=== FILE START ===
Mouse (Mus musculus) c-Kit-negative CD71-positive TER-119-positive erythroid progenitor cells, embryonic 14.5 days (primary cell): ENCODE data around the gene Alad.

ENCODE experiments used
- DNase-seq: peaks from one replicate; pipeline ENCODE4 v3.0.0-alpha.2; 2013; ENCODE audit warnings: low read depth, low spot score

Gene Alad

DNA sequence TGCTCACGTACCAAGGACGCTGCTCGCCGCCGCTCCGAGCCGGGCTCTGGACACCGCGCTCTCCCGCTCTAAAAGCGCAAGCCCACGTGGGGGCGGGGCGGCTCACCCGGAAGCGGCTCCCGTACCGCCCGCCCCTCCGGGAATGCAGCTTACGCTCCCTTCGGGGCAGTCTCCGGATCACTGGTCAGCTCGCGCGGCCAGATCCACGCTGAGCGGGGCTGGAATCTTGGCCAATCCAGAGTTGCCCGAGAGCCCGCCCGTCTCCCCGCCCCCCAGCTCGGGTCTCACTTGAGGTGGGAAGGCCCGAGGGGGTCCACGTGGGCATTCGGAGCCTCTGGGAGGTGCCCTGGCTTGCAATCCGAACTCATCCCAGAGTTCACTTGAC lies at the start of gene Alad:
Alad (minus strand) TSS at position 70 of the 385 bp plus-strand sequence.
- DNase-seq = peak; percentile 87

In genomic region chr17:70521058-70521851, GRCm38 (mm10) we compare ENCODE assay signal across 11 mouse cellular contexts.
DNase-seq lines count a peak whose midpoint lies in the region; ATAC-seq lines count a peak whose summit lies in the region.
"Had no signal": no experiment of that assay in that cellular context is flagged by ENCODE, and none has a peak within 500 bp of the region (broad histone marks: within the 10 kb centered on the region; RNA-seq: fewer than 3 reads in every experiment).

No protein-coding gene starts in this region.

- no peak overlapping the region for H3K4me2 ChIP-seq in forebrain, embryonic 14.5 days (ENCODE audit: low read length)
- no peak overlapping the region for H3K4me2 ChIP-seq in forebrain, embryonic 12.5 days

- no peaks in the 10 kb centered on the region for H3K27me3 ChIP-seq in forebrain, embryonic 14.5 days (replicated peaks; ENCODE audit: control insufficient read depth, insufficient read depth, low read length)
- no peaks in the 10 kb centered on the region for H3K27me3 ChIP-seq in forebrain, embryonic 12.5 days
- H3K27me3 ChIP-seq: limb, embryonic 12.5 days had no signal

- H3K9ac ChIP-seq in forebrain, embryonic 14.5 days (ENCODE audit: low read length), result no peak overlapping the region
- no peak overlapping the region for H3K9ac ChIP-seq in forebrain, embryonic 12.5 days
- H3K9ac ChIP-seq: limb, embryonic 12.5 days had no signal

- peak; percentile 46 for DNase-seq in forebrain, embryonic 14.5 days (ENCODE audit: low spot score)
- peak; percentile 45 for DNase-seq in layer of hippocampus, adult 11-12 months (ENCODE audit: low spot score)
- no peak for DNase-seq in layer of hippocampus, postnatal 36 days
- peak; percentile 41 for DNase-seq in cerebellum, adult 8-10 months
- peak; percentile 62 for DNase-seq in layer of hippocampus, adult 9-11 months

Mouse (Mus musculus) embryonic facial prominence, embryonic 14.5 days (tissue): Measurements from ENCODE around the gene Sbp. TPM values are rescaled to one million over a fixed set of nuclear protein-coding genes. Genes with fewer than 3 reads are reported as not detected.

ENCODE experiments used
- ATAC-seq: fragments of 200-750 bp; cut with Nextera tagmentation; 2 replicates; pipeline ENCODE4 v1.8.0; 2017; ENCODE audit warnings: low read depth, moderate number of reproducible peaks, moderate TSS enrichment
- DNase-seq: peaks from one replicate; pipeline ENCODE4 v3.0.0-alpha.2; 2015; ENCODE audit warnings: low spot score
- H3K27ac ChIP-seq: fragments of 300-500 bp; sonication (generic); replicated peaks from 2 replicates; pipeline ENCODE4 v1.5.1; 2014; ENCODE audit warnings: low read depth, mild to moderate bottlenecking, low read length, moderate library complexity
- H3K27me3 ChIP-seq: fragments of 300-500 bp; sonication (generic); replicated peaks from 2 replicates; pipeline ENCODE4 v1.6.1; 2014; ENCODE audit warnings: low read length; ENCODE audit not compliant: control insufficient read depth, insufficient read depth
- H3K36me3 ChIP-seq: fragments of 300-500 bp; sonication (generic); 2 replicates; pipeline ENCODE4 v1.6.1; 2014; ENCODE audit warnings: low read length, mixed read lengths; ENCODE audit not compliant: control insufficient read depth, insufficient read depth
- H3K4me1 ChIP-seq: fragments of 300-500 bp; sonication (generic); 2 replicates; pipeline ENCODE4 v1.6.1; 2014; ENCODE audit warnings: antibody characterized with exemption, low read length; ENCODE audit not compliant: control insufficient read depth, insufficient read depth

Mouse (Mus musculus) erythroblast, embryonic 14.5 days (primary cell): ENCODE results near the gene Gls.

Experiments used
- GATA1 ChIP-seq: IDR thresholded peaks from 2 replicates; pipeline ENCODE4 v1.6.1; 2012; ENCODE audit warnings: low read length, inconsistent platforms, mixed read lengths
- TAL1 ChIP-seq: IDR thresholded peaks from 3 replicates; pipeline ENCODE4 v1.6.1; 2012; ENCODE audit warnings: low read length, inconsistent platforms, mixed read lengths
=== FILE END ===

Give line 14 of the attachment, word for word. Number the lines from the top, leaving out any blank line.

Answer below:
- no peaks in the 10 kb centered on the region for H3K27me3 ChIP-seq in forebrain, embryonic 14.5 days (replicated peaks; ENCODE audit: control insufficient read depth, insufficient read depth, low read length)